Road policing seeks to ensure that all people can use the roads, go about their daily life and get round their towns safely and without being harmed or intimidated by unlawful and anti-social behaviour on the road.
The roads policing strategy (new window) is part of the national policing plan. With 30 million vehicles in Great Britain, the roads are busy and hazardous. Unlawful and anti-social use of the roads affects people's safety and sense of security, with bad road use also contributing to the 3,500 people killed and 35,000 people seriously injured each year on the roads.
Road policing seeks to ensure that all people can use the roads, go about their daily life and get round their towns safely and without being harmed or intimidated. This is particularly important for the elderly, for children, and also for the economically and socially disadvantaged, whose children, as noted in the government’s road safety strategy, are five times more likely to be killed than those of the most fortunate.
Proactive road policing, in partnership with the other authorities and agencies involved – local councils, local highway authorities and the Highways Agency, voluntary and community bodies – contribute to and support the rest of the policing function in:
- denying criminals use of the roads by enforcing the law
- reducing road casualties
- tackling the threat of terrorism
- reducing anti-social use of the roads
- enhancing public confidence and reassurance by patrolling the roads.
Traffic law enforcement devices
Effective road policing relies on the use of sophisticated traffic law enforcement devices. The Road Traffic Offenders Act 1988 requires that these devices are approved by the Secretary of State, so that evidence from them can be used in court proceedings. Type approved speedmeter cameras are devices used to detect vehicles breaking the designated speed limit for an area by means of radar, light beam or distance over time speed detection devices.
Before certain new technologies can be used officially by the police in enforcement of traffic law, they have to be ‘type approved’ by the Home Office. Devices are tested in various conditions over and above what is required in normal day-to-day operations. This ensures that the equipment is reliable, robust and of a sufficiently high standard to be used to produce evidence.
The type approval process has two stages: one led by the Association of Chief Police Officers (ACPO) roads policing enforcement technology committee and the second by the Home Office Scientific Development Branch (HOSDB).
The ACPO committee review the technical description and health and safety information of any new device presented by a company, and if it is thought to have merit, the committee allocates three police forces to carry out tests in accordance with guidance. The HOSDB decides whether the device should have further technical tests, and if these are satisfactorily completed it recommends type approval to the Home Office Public Order Unit.
Devices are continually self-calibrating with their own fault report system. The HOSDB is satisfied that the devices should be calibrated in factory when constructed, and then again annually. The factory check and annual check ensure that the device’s own internal and continuous calibrating system is operating correctly. A visible sticker is usually placed on a device showing the date of the last check.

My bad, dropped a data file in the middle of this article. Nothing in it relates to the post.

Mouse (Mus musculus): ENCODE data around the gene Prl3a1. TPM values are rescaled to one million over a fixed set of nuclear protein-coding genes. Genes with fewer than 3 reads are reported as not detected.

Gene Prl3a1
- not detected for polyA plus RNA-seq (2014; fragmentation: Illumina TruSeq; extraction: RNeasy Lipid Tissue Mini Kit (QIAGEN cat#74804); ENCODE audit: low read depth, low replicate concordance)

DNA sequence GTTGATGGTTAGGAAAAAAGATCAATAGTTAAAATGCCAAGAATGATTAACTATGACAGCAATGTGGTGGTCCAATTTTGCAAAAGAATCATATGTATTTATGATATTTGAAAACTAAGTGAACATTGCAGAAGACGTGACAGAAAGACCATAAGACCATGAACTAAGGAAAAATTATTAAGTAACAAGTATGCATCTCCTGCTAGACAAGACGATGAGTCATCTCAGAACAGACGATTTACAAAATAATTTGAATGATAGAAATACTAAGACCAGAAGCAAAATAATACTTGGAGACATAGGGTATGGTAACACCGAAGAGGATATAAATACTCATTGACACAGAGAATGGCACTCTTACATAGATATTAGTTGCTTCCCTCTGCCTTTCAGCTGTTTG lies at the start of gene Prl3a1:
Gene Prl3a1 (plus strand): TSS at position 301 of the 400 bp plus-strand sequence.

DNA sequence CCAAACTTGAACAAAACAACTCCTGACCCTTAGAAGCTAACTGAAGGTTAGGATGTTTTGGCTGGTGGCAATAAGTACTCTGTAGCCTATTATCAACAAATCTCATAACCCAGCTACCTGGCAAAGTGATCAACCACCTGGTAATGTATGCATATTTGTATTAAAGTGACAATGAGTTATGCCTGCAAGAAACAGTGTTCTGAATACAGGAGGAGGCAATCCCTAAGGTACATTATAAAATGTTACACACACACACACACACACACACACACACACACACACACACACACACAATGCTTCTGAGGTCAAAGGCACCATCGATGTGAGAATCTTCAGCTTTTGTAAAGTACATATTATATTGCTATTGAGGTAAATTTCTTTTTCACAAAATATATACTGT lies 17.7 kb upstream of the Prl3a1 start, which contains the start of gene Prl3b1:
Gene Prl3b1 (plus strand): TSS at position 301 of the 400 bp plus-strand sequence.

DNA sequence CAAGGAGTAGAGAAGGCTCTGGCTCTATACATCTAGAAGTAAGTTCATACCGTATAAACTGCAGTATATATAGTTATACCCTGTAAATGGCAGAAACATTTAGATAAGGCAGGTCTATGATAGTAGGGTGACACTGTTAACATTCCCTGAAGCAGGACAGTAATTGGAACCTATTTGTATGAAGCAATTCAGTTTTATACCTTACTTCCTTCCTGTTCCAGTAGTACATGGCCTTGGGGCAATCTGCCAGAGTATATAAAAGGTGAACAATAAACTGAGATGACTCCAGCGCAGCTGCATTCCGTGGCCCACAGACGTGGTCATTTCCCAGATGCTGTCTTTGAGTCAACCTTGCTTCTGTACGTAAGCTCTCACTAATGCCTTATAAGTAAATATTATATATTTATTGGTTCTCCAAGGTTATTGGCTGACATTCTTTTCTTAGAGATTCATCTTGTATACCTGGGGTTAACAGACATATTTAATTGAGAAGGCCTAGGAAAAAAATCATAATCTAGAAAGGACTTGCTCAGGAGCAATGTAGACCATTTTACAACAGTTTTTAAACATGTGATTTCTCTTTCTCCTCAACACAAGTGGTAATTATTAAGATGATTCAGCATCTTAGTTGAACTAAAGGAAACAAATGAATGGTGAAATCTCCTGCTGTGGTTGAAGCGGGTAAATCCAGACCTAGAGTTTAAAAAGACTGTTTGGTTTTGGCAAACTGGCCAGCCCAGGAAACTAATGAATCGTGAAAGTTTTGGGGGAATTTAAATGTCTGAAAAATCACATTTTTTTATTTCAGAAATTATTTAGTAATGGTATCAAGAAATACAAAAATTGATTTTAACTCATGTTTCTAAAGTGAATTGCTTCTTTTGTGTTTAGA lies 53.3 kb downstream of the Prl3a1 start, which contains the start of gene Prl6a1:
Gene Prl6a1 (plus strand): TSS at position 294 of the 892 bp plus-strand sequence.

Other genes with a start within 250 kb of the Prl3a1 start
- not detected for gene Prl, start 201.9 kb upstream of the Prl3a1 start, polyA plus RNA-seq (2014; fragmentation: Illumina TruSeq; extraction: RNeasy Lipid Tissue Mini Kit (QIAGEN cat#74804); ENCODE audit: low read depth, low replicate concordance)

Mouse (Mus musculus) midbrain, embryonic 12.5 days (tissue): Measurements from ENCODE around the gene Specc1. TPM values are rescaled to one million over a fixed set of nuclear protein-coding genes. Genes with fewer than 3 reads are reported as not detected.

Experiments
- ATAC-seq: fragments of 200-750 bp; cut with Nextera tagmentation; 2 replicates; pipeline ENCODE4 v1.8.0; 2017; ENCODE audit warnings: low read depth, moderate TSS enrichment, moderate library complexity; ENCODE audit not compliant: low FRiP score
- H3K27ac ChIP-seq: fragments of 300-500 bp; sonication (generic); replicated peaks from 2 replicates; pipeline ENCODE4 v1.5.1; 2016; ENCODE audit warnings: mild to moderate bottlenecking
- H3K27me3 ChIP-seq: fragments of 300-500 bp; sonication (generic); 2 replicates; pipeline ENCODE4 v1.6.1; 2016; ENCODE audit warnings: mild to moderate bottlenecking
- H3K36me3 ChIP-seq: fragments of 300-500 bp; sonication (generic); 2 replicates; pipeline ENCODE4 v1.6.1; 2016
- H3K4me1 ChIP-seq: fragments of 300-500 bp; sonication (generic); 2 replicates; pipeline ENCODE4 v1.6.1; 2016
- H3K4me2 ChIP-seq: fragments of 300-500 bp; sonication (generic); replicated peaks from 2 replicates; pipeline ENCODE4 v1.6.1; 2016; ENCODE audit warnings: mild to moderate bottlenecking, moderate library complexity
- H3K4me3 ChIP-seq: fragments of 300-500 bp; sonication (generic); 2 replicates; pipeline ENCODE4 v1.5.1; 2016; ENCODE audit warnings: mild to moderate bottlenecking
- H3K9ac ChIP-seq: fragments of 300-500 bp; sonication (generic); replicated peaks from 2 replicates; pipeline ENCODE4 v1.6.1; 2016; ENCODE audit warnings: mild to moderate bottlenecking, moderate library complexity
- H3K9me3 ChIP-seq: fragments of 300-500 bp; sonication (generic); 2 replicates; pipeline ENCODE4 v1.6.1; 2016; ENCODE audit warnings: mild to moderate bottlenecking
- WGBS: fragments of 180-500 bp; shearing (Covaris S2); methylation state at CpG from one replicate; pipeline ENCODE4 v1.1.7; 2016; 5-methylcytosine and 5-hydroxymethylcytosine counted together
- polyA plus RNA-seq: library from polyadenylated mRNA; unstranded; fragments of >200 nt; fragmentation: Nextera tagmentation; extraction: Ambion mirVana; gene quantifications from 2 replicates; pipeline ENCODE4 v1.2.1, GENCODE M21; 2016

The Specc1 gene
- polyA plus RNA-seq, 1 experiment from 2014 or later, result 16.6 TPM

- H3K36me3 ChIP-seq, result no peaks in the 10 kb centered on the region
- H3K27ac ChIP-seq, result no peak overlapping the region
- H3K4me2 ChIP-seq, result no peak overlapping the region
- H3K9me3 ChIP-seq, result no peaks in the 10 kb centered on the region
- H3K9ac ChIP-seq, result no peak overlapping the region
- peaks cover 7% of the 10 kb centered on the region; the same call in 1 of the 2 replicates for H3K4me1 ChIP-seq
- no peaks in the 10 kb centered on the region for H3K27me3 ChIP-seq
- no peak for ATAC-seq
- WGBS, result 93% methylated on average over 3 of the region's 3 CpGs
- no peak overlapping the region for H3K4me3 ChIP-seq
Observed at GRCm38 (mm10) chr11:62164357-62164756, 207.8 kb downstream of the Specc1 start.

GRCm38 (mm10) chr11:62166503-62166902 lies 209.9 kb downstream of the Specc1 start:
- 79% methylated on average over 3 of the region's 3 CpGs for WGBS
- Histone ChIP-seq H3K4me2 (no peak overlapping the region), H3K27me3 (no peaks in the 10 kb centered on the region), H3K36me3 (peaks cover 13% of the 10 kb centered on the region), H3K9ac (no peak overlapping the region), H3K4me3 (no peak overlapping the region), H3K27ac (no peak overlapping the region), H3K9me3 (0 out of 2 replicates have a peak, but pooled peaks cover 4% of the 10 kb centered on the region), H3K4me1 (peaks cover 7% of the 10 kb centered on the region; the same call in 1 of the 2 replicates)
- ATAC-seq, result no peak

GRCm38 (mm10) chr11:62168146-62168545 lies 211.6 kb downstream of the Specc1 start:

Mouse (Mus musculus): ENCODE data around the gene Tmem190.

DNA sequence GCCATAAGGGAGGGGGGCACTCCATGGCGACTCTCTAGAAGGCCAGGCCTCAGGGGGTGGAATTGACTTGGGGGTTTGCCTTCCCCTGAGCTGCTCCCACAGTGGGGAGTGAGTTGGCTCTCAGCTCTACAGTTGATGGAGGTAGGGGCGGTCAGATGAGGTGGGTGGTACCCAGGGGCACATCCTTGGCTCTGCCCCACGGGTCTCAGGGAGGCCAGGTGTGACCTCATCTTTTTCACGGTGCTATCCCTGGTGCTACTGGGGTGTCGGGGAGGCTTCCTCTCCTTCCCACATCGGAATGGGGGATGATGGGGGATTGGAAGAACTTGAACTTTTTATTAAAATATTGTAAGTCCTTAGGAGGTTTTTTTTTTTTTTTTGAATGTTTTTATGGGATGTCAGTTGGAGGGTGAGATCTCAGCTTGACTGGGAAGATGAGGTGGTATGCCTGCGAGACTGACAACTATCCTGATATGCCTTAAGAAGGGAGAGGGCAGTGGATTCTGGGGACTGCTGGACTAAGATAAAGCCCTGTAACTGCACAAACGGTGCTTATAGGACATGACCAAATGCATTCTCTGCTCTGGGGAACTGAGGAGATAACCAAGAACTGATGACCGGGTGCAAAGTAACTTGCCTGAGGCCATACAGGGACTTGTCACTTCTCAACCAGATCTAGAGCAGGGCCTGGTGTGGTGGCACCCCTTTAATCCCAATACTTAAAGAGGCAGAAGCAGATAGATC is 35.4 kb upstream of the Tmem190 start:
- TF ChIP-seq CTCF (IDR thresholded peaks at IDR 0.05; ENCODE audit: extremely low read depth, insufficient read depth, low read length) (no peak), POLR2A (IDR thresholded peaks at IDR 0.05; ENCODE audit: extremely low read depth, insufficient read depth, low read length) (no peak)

Breath testing devices
The guide to type approval procedures for breath alcohol screening devices used for law enforcement in Great Britain gives a description of the technical requirements which need to be met in order to be considered for type approval for police use in Great Britain. The guide contains details about the construction of breath alcohol devices, their operation and the methods of testing prior to submission to the Secretary of State for consideration.
The code of practice for preliminary impairment tests is designed for the use of police officers trained and authorised to carry out preliminary impairment tests to determine whether a person is unfit to drive and whether or not the unfitness is likely to be due to drink or drugs.
Type approvals have been divided into three categories:
Evaluation of the safety camera partnerships over the four year period from April 2000 to March 2004 identified their success in reducing speeding and the resultant casualties. The evaluation found that vehicle speeds had been reduced by 70% at new fixed camera sites and by 18% at new mobile sites.
Reductions in the proportion of vehicles breaking the speed limit by 15 miles per hour or more were even greater. Both casualties and deaths were down—after allowing for the long-term trend, but without allowing for selection effects (such as regression-to-mean) there was a 22% reduction in personal.
On 2 February 2009, we sent a letter to the chair of the ACPO road policing enforcement technology committee to clarify the position regarding type approval of traffic law enforcement devices and the consequent admissibility in court of evidence from such devices.
There are currently two approved immobilisation devices: